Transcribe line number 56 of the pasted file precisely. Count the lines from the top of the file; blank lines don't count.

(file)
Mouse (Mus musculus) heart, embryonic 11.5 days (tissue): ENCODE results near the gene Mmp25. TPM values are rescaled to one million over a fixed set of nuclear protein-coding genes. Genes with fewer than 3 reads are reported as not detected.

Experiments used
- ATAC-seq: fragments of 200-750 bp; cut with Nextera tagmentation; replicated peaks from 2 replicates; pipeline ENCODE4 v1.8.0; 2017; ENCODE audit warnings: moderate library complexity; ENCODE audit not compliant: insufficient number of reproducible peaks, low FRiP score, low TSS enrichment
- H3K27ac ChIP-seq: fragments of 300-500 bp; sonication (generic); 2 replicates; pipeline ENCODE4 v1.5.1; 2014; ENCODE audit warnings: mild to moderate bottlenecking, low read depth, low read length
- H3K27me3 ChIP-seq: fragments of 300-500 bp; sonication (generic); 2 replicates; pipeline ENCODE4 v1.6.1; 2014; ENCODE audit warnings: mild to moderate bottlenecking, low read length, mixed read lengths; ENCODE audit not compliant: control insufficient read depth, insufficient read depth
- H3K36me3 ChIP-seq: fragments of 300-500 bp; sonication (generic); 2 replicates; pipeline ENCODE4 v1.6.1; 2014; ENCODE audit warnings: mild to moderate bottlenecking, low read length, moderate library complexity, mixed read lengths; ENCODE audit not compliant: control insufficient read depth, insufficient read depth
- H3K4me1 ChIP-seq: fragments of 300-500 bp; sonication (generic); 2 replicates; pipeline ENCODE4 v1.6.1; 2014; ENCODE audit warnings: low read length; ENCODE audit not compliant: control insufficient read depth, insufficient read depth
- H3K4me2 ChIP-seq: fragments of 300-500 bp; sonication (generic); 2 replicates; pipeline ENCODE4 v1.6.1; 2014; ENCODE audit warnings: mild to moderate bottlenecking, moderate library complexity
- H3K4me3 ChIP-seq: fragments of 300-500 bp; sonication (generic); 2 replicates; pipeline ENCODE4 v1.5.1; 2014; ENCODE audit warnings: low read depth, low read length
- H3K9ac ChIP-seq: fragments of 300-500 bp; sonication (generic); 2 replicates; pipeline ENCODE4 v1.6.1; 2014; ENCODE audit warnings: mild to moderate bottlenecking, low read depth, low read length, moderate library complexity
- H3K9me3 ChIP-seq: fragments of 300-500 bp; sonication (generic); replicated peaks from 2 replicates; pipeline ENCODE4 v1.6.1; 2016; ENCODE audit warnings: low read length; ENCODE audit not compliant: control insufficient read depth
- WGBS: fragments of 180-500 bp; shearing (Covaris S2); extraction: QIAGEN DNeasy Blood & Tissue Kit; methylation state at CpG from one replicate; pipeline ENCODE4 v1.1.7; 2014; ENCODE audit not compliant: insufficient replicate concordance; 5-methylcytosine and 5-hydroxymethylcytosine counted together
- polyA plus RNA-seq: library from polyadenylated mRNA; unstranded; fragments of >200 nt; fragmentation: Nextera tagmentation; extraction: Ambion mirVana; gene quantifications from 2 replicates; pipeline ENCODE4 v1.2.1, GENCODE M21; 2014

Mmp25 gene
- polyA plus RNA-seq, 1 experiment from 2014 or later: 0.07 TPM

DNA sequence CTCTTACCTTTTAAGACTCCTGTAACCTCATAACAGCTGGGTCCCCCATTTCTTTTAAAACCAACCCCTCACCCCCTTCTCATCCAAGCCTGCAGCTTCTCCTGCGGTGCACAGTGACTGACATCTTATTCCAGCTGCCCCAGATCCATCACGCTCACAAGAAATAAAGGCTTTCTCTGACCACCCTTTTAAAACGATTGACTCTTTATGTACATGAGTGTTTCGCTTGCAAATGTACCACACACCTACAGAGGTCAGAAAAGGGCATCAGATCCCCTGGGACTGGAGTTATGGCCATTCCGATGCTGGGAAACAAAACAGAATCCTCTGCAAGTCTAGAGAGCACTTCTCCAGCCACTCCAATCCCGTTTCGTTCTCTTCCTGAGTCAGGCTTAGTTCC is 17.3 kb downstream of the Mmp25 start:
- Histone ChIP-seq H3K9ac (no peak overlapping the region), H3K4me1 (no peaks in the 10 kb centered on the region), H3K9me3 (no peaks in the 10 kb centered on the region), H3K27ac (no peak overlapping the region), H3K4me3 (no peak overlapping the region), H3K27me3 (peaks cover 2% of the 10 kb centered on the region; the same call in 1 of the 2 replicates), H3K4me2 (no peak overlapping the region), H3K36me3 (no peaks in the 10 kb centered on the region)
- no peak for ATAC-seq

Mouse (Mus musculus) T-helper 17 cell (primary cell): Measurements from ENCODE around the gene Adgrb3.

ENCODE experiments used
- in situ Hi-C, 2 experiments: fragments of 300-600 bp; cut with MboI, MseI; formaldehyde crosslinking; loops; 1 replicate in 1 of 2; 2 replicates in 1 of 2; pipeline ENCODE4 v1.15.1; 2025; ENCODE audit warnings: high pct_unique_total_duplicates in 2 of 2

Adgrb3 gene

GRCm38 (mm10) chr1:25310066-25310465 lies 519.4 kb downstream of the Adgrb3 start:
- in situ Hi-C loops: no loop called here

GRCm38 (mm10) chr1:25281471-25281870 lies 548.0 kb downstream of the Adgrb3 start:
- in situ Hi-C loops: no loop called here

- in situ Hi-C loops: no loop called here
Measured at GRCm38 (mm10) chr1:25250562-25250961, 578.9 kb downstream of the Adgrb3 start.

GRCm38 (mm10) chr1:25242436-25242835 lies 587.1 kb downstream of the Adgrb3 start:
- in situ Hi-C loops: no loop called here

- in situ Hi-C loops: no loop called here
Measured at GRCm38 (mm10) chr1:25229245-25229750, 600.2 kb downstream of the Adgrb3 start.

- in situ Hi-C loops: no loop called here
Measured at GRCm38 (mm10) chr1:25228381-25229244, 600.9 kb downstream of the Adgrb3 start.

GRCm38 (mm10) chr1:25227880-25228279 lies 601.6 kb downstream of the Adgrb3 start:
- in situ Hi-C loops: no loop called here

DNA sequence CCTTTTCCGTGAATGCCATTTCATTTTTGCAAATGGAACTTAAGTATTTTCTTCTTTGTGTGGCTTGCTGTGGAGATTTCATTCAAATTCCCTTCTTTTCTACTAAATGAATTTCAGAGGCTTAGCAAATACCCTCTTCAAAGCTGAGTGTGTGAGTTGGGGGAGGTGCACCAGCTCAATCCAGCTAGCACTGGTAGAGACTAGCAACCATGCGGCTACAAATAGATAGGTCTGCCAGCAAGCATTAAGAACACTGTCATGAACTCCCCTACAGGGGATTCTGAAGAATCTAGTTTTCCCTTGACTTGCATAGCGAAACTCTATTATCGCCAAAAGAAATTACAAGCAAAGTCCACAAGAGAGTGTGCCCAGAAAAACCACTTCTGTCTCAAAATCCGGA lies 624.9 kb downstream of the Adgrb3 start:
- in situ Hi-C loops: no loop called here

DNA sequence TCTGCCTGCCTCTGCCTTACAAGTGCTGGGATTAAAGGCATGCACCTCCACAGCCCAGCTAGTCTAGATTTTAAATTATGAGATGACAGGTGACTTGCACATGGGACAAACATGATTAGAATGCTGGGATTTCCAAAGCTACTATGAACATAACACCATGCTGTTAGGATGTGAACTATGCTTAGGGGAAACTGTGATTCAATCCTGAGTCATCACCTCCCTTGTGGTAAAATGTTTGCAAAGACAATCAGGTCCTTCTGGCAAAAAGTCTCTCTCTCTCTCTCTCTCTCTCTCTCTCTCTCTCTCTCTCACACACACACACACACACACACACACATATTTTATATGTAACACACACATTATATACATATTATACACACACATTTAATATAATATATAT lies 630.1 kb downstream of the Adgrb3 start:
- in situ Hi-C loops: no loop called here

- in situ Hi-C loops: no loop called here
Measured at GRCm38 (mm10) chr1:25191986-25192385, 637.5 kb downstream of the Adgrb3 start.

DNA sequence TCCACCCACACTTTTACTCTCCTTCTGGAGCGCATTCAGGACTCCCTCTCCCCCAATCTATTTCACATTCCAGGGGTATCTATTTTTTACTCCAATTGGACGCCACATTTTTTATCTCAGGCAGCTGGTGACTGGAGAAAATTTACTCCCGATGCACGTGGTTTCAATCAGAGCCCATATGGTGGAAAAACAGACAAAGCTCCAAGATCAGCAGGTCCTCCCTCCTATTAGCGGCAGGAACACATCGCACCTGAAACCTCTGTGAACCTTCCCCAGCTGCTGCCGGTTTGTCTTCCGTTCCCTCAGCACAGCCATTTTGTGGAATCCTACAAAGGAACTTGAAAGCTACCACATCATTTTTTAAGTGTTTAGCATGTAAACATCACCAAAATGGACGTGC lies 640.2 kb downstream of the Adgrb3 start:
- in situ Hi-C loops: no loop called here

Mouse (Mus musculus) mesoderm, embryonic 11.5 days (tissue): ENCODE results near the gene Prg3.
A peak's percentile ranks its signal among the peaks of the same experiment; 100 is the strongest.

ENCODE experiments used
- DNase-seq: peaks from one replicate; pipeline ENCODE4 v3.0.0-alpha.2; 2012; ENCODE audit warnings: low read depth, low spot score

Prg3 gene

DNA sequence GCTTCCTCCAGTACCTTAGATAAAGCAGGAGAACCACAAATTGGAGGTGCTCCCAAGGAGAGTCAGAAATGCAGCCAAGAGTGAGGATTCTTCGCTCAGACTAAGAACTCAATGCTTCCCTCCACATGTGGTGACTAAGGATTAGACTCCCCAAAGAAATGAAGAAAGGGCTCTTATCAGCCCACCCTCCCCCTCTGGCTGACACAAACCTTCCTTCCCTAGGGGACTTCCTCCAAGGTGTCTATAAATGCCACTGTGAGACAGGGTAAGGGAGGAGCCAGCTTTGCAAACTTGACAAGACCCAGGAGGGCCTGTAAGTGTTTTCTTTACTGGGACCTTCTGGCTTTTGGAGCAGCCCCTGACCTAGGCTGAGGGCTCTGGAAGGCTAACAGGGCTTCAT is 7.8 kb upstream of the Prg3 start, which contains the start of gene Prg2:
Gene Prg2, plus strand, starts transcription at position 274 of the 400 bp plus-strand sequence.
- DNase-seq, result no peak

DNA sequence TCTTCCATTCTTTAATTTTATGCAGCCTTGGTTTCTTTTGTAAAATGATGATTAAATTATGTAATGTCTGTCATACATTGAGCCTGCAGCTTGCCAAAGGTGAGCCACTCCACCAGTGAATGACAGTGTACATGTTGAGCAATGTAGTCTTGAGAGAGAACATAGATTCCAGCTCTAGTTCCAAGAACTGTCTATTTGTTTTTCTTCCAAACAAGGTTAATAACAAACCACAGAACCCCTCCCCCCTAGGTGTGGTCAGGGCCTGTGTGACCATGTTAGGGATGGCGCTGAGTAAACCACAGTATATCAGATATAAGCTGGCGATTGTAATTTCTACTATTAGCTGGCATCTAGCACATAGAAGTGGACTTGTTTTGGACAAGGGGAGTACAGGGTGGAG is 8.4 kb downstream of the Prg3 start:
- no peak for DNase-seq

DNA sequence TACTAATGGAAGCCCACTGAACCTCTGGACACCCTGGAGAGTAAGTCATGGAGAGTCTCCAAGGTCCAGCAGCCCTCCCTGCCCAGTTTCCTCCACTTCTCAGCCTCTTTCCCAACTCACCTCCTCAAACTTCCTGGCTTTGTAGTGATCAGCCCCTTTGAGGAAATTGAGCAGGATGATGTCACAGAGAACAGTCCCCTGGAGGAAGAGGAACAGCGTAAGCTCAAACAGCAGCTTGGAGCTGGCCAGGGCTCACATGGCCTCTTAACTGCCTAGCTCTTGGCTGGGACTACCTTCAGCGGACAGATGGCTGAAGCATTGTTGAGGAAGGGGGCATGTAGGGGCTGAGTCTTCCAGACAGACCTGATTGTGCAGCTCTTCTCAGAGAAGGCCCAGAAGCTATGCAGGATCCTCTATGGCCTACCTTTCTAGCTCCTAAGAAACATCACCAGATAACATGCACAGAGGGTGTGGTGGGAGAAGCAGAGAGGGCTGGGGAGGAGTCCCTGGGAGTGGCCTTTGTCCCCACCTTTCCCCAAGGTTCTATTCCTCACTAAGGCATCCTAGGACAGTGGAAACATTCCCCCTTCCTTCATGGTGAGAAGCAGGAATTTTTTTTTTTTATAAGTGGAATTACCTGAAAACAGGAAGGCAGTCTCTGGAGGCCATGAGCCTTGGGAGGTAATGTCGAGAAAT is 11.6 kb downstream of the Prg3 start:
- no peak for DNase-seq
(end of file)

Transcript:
- no peak for DNase-seq